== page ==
Speaking to New Accountant, the Institute of Public Accountants chief executive Andrew Conway said feedback from members have helped shape the way the professional body approaches its initiatives and development for members.
“We have a lot of engagement with new members coming into the profession straight out of their formal education but also those who are coming into the profession from other careers,” Mr Conway said.
“A lot of the feedback is consistent, and that is, people coming into the profession today want to know that their work has social value.
“That informs our approach in understanding that accountants are engaged for a range of reasons from the technical side of accounting, but also importantly, accountants play a life guidance role as well and a broader adviser role.”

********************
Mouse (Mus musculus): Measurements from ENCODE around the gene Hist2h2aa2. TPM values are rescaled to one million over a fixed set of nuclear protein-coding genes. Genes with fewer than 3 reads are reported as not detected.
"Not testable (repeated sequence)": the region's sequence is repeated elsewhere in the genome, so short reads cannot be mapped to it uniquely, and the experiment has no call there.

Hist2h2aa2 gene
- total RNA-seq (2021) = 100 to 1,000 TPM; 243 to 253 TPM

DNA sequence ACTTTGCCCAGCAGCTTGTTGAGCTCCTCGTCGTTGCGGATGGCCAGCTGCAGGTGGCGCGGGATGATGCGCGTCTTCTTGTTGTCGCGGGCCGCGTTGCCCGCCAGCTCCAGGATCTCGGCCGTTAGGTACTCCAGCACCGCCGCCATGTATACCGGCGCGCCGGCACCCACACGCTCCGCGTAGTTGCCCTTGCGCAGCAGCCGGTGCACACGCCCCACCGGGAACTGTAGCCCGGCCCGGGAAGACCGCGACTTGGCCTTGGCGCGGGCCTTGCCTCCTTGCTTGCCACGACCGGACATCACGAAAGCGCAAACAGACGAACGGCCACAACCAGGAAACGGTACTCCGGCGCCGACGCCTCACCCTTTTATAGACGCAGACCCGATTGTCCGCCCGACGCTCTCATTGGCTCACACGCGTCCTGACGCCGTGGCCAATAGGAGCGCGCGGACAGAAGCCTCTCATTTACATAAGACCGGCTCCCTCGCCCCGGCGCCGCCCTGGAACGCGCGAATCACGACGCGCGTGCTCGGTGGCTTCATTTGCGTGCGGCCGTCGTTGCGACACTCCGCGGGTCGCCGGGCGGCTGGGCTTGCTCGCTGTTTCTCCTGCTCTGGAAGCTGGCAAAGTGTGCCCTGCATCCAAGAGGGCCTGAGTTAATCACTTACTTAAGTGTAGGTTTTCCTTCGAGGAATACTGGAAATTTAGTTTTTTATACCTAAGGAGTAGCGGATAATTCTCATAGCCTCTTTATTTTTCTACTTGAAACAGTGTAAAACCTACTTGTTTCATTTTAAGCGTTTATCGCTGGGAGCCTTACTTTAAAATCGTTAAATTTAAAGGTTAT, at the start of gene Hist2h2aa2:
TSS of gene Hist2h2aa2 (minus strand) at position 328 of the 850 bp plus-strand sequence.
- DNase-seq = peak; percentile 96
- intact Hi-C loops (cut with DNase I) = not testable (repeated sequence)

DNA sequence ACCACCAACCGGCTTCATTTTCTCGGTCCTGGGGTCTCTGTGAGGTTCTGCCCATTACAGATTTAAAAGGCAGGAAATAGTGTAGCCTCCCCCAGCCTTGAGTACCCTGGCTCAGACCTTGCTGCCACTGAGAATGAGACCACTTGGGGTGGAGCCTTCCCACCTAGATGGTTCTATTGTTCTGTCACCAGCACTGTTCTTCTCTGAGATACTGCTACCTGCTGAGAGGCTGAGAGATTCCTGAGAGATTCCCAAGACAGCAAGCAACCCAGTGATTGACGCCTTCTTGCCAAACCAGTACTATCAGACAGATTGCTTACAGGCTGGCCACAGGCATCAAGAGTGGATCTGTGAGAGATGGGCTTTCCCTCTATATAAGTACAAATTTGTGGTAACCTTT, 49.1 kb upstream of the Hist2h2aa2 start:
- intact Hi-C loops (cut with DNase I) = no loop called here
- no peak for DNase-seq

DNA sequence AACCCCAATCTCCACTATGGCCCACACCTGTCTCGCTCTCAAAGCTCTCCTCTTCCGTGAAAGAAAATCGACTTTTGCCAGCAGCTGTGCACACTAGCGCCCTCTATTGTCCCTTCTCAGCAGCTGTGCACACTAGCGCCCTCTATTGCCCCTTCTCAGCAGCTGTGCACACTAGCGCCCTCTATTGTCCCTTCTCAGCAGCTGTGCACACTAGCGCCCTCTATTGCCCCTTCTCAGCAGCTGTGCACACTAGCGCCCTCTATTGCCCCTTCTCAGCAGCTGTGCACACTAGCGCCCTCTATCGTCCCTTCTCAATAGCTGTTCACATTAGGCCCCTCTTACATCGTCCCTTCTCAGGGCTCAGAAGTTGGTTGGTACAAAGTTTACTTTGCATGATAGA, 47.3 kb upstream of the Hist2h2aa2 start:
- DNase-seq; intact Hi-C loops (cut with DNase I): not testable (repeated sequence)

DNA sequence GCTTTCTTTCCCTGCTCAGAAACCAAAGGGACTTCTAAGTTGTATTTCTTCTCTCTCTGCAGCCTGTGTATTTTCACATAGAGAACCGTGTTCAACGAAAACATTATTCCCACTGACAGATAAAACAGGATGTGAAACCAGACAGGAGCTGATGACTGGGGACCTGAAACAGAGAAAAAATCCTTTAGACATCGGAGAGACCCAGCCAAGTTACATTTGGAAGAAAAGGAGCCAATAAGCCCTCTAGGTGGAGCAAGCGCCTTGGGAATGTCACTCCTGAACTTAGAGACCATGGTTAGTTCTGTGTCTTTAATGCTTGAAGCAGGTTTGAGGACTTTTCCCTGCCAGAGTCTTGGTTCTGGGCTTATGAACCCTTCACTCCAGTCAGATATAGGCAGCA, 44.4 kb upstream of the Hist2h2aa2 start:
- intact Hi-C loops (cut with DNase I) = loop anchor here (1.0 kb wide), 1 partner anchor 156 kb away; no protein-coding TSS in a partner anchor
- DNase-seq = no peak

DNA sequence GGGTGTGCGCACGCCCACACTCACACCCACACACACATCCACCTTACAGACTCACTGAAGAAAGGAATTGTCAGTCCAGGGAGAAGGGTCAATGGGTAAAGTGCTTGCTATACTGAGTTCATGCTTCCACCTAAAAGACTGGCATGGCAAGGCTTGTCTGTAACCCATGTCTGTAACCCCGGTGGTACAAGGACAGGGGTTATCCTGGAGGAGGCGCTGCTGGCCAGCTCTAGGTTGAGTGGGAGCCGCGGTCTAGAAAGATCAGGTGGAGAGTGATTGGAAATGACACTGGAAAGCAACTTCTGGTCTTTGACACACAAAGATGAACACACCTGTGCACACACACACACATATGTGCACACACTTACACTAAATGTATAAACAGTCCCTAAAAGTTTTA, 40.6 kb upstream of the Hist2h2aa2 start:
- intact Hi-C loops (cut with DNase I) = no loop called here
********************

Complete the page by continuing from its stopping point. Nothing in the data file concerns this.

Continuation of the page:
The feedback has seen the IPA dive in exploring the role an accountant plays in the life of a business client, one of which includes supporting the mental health of SME owners.
During a national roadshow, the IPA surveyed upwards of 200 SME owners, and found that over 90 per cent said engaging with an accountant significantly lowers their anxiety.
“The realisation is that we haven’t traditionally prepared accountants well for those conversations with clients when they leave their formal education, and that helps inform our strategy around certainly the mental health of small business owners and clients and what we need to do to support that,” Mr Conway said.
For Mr Conway, his best advice to accountants coming into the profession today is to focus on three main points that will help them find meaning to their work.
“When a new accountant is coming into a profession, they need to be thinking of how they are building their product knowledge, their technical knowledge; how they are supporting their own productivity and the productivity of their clients; and how they are promoting their services beyond the traditional accounting services into broader business and personal advisory services,” he said.